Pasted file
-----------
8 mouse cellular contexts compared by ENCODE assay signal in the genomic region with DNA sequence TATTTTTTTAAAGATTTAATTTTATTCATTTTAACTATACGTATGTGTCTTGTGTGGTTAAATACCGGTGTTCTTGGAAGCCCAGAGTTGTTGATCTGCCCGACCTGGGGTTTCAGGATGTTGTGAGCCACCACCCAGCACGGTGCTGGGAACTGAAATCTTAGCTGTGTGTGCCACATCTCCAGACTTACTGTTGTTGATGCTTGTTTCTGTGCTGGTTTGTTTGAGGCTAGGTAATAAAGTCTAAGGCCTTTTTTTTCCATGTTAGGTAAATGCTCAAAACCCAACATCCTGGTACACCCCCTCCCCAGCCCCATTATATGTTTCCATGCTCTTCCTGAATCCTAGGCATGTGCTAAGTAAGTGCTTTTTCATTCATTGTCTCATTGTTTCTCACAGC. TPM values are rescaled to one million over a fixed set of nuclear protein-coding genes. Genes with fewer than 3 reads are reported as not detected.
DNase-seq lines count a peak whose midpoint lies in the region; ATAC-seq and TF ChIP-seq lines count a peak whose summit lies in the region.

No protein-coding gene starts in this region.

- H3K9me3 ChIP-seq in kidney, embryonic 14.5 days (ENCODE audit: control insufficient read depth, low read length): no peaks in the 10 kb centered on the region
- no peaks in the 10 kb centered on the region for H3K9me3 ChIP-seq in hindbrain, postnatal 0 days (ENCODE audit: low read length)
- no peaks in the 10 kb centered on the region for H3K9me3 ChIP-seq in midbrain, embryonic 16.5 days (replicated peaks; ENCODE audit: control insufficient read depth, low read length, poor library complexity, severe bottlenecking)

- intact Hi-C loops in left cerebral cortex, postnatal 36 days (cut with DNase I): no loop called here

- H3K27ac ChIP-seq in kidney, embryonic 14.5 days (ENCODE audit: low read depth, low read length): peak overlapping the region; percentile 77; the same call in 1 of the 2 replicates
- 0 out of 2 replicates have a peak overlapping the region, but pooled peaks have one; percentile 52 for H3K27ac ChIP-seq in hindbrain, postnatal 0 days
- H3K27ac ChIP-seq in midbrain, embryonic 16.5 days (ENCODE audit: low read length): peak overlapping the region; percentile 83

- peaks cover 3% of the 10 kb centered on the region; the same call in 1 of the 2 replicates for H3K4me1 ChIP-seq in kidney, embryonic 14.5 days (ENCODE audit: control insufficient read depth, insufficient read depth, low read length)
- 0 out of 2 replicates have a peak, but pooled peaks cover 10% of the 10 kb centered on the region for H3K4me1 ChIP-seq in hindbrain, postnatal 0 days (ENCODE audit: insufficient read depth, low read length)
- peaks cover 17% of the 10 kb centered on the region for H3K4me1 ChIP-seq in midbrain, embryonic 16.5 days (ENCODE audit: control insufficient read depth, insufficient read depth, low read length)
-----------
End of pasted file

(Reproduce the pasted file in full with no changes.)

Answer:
8 mouse cellular contexts compared by ENCODE assay signal in the genomic region with DNA sequence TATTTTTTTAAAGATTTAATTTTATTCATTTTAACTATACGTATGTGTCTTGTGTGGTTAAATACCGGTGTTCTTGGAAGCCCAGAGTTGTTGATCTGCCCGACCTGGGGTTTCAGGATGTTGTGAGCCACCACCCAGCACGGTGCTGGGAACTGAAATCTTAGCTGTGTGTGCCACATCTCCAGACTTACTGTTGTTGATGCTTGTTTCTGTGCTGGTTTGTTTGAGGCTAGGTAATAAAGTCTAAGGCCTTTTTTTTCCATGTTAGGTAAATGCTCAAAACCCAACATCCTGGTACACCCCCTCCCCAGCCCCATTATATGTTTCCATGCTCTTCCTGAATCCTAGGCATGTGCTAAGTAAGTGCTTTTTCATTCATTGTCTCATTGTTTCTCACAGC. TPM values are rescaled to one million over a fixed set of nuclear protein-coding genes. Genes with fewer than 3 reads are reported as not detected.
DNase-seq lines count a peak whose midpoint lies in the region; ATAC-seq and TF ChIP-seq lines count a peak whose summit lies in the region.

No protein-coding gene starts in this region.

- H3K9me3 ChIP-seq in kidney, embryonic 14.5 days (ENCODE audit: control insufficient read depth, low read length): no peaks in the 10 kb centered on the region
- no peaks in the 10 kb centered on the region for H3K9me3 ChIP-seq in hindbrain, postnatal 0 days (ENCODE audit: low read length)
- no peaks in the 10 kb centered on the region for H3K9me3 ChIP-seq in midbrain, embryonic 16.5 days (replicated peaks; ENCODE audit: control insufficient read depth, low read length, poor library complexity, severe bottlenecking)

- intact Hi-C loops in left cerebral cortex, postnatal 36 days (cut with DNase I): no loop called here

- H3K27ac ChIP-seq in kidney, embryonic 14.5 days (ENCODE audit: low read depth, low read length): peak overlapping the region; percentile 77; the same call in 1 of the 2 replicates
- 0 out of 2 replicates have a peak overlapping the region, but pooled peaks have one; percentile 52 for H3K27ac ChIP-seq in hindbrain, postnatal 0 days
- H3K27ac ChIP-seq in midbrain, embryonic 16.5 days (ENCODE audit: low read length): peak overlapping the region; percentile 83

- peaks cover 3% of the 10 kb centered on the region; the same call in 1 of the 2 replicates for H3K4me1 ChIP-seq in kidney, embryonic 14.5 days (ENCODE audit: control insufficient read depth, insufficient read depth, low read length)
- 0 out of 2 replicates have a peak, but pooled peaks cover 10% of the 10 kb centered on the region for H3K4me1 ChIP-seq in hindbrain, postnatal 0 days (ENCODE audit: insufficient read depth, low read length)
- peaks cover 17% of the 10 kb centered on the region for H3K4me1 ChIP-seq in midbrain, embryonic 16.5 days (ENCODE audit: control insufficient read depth, insufficient read depth, low read length)